Are you Living a Crisis Driven Life?

Have you ever known someone whose life seems to be a series of interconnected crises? These crises seem to constantly consume their life and leave them rushed, forgetful, . Because of constant urgent issues, they never manage to focus their efforts on creating the balance in life they truly want. They are also likely to insinuate that someone else is to blame for their failures or lack of balance.  Why would someone choose the roller coaster intensity of crisis situations?  Or is it really even a choice? What changes might produce the more peaceful life with balance that they want?

If you see also see yourself in these words, here are some actions to consider taking to improve the pace of your life.

1.) Focusing on crises--of yourself and of others--is a perfect way not to focus on your life and take charge of creating what you want. Constant crises also can produce a feeling of "virtue" at our ability to cope. Spending a life of coping is not living though. When we substitute feeling "virtuous" for forward motion, accomplishing our desires becomes impossible.

Can you see a pattern in the crises? There are times when life simply sends us a series of foul balls (such as a string of deaths of loved ones). This is different from what might be called "manufactured" crises, such as taking on as yours the problems belonging to other adults. It does no one a favor to solve their problems. In fact, it makes them weaker. If you are ignoring your own problems and taking care of someone else's--this is a sure tipoff that your choice is problematic.

2.) If life is a series of crises, take the time to examine any way you might contribute to that occurring. Here are some ideas to consider. Do you fail to take action in a timely manner? Do you allow clutter and disorder to keep you in an ineffective state? Do you end up making no progress because of massive amounts of deferred decisions and actions? Do you stay in a state of overwhelm as a way never to get started? Do you find it impossible to focus on any one action until it is completed because of the thought of all the other items demanding your attention?

3.) One of the best techniques you can use to get started and get things done one at a time is to make a list. List everything you need to do. After completion, don't use the size of the list as an excuse to feel overwhelmed. Simply make the list. Conceivably, it can be pages and pages long. Don't worry about any of that. You will be handling one thing at a time.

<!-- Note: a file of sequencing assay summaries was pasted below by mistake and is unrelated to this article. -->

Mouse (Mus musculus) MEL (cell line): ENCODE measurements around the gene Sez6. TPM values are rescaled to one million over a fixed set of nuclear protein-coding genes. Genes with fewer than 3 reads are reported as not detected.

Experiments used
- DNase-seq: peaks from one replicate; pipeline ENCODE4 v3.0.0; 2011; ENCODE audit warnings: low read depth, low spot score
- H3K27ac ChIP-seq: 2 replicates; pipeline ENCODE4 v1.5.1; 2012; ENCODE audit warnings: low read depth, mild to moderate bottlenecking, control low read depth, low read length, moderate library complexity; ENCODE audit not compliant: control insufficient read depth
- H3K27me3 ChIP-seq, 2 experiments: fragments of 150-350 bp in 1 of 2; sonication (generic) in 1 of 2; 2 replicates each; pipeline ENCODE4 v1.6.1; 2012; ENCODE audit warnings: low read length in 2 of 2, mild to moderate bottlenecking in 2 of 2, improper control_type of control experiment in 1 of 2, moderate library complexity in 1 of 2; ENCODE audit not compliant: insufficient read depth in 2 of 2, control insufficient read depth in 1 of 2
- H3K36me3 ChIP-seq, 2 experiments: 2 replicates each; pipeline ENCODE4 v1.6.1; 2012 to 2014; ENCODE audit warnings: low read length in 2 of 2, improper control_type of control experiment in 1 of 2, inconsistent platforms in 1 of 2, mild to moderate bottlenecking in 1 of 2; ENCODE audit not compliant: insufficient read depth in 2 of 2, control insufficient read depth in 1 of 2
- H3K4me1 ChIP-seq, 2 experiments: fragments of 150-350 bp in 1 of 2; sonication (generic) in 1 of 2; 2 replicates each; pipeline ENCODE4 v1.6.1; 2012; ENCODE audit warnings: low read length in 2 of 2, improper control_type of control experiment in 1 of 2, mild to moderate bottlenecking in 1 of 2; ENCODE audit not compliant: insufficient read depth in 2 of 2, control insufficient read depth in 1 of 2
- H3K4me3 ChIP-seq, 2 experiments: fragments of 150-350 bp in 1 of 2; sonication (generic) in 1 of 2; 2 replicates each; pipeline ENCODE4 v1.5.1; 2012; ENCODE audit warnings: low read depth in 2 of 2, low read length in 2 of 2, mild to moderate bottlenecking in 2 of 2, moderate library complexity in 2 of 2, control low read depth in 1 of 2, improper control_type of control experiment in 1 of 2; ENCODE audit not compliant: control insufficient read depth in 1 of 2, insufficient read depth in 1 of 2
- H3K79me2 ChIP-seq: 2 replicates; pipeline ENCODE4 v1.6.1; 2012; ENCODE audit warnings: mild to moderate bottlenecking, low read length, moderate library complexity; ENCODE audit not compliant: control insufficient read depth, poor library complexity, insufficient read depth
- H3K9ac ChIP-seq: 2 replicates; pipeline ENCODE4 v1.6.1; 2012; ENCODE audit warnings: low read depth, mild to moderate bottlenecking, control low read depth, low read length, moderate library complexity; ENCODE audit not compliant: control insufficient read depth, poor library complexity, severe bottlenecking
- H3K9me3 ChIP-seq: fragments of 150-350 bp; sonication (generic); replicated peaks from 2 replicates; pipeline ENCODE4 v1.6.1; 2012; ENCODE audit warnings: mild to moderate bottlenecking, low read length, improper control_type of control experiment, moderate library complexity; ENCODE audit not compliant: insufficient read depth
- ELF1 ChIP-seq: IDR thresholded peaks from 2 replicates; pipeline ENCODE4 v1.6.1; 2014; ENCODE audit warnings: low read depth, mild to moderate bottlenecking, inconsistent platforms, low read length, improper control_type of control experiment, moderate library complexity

4.) Now, take your list and number things in order of priority. Starting with the most urgent items with the biggest potential consequences. Again, don't let the immensity of your list distract you.

5.) Start with the #1 thing on your list. Focus only on that item. Don't let anything else distract you. Do not put your time and attention on any other items. If you find that in order to complete your #1 items, you must do another items first, reorder your list and refocus onto that #1 item. (Often this is the experience when clutter is the real issue.)

6.) The real challenge comes in when you allow other items on the list to distract you and you go back to your old habits of going nowhere because of overwhelm and distraction. Just remind yourself to do one thing at a time, and keep going on that one thing.

7.) You may find that you are now actually feeling clearer and experiencing some success. You may also find that temptations and distractions to pull you off course will greatly intensify. It may seem that progress itself is "causing" new issues to arise. Double check and see if these issues are actually the problems of other people. Just realize that these "crises" will possibly be quite extreme. Give yourself permission to remain focused on your #1 priority in your own life. Often, if you are able to maintain your focus at this point, you will soon complete #1.

8.) When you have completed #1, your #2 priority item becomes your #1. Your new #1 now receives your full focus, efforts and attention.

9.) If your #1 item is a huge item, break it down into many small and discrete actions. For instance, instead of "Clean my office.", you could have many small potential actions. This could be things like, "Clean top of desk.", "Create box for files to be made.", "Make a place to put bills to be paid.", "Find all unpaid bills and put them there.", "Pay bills.", " Clean three inch pile off cabinet." Put all these tiny actions in sequence by priority and start at the top. When you have time, handle one small step at a time.

10.) Work each activity through to completion. Again, be sure they are broken down into many small actions. It's much more satisfying to cross a lot of small activities off your list as completed than taking hours and days to cross a single item off your list.

Your life does not have to be a series of crises. You can take charge and change your circumstances. You can give up taking responsibility for the lives of others and not fulfilling your own life. Yes, it may feel overwhelming. You can though--one small item at a time--wrest control and satisfaction out of the clutch of chaos. You can do it!

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